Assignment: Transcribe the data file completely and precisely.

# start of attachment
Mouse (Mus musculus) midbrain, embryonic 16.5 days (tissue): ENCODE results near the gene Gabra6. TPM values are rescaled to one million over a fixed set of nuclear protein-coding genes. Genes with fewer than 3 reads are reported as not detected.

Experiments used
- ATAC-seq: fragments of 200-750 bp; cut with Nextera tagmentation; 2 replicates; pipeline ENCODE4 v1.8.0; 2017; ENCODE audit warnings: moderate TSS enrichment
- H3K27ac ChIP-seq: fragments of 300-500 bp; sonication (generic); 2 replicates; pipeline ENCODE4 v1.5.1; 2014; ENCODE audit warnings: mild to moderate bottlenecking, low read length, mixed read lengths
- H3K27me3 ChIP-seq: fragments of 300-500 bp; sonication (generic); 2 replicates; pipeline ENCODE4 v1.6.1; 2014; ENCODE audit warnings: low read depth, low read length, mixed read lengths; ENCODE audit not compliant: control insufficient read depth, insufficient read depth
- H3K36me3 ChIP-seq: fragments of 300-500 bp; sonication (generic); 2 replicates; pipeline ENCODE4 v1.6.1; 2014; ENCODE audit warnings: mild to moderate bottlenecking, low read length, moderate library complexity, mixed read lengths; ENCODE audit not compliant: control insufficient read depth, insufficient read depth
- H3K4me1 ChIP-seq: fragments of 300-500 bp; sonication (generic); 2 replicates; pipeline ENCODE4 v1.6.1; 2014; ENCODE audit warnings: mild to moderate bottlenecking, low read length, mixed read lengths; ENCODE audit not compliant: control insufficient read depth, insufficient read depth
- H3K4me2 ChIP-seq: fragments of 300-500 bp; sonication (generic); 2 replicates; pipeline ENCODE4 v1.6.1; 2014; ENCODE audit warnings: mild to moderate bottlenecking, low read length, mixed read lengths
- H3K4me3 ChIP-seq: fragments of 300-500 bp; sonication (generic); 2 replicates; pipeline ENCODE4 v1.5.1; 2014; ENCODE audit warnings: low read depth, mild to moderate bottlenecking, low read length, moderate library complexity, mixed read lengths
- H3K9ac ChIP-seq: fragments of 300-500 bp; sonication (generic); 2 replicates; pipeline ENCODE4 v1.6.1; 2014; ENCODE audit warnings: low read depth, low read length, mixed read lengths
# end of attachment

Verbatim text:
Mouse (Mus musculus) midbrain, embryonic 16.5 days (tissue): ENCODE results near the gene Gabra6. TPM values are rescaled to one million over a fixed set of nuclear protein-coding genes. Genes with fewer than 3 reads are reported as not detected.

Experiments used
- ATAC-seq: fragments of 200-750 bp; cut with Nextera tagmentation; 2 replicates; pipeline ENCODE4 v1.8.0; 2017; ENCODE audit warnings: moderate TSS enrichment
- H3K27ac ChIP-seq: fragments of 300-500 bp; sonication (generic); 2 replicates; pipeline ENCODE4 v1.5.1; 2014; ENCODE audit warnings: mild to moderate bottlenecking, low read length, mixed read lengths
- H3K27me3 ChIP-seq: fragments of 300-500 bp; sonication (generic); 2 replicates; pipeline ENCODE4 v1.6.1; 2014; ENCODE audit warnings: low read depth, low read length, mixed read lengths; ENCODE audit not compliant: control insufficient read depth, insufficient read depth
- H3K36me3 ChIP-seq: fragments of 300-500 bp; sonication (generic); 2 replicates; pipeline ENCODE4 v1.6.1; 2014; ENCODE audit warnings: mild to moderate bottlenecking, low read length, moderate library complexity, mixed read lengths; ENCODE audit not compliant: control insufficient read depth, insufficient read depth
- H3K4me1 ChIP-seq: fragments of 300-500 bp; sonication (generic); 2 replicates; pipeline ENCODE4 v1.6.1; 2014; ENCODE audit warnings: mild to moderate bottlenecking, low read length, mixed read lengths; ENCODE audit not compliant: control insufficient read depth, insufficient read depth
- H3K4me2 ChIP-seq: fragments of 300-500 bp; sonication (generic); 2 replicates; pipeline ENCODE4 v1.6.1; 2014; ENCODE audit warnings: mild to moderate bottlenecking, low read length, mixed read lengths
- H3K4me3 ChIP-seq: fragments of 300-500 bp; sonication (generic); 2 replicates; pipeline ENCODE4 v1.5.1; 2014; ENCODE audit warnings: low read depth, mild to moderate bottlenecking, low read length, moderate library complexity, mixed read lengths
- H3K9ac ChIP-seq: fragments of 300-500 bp; sonication (generic); 2 replicates; pipeline ENCODE4 v1.6.1; 2014; ENCODE audit warnings: low read depth, low read length, mixed read lengths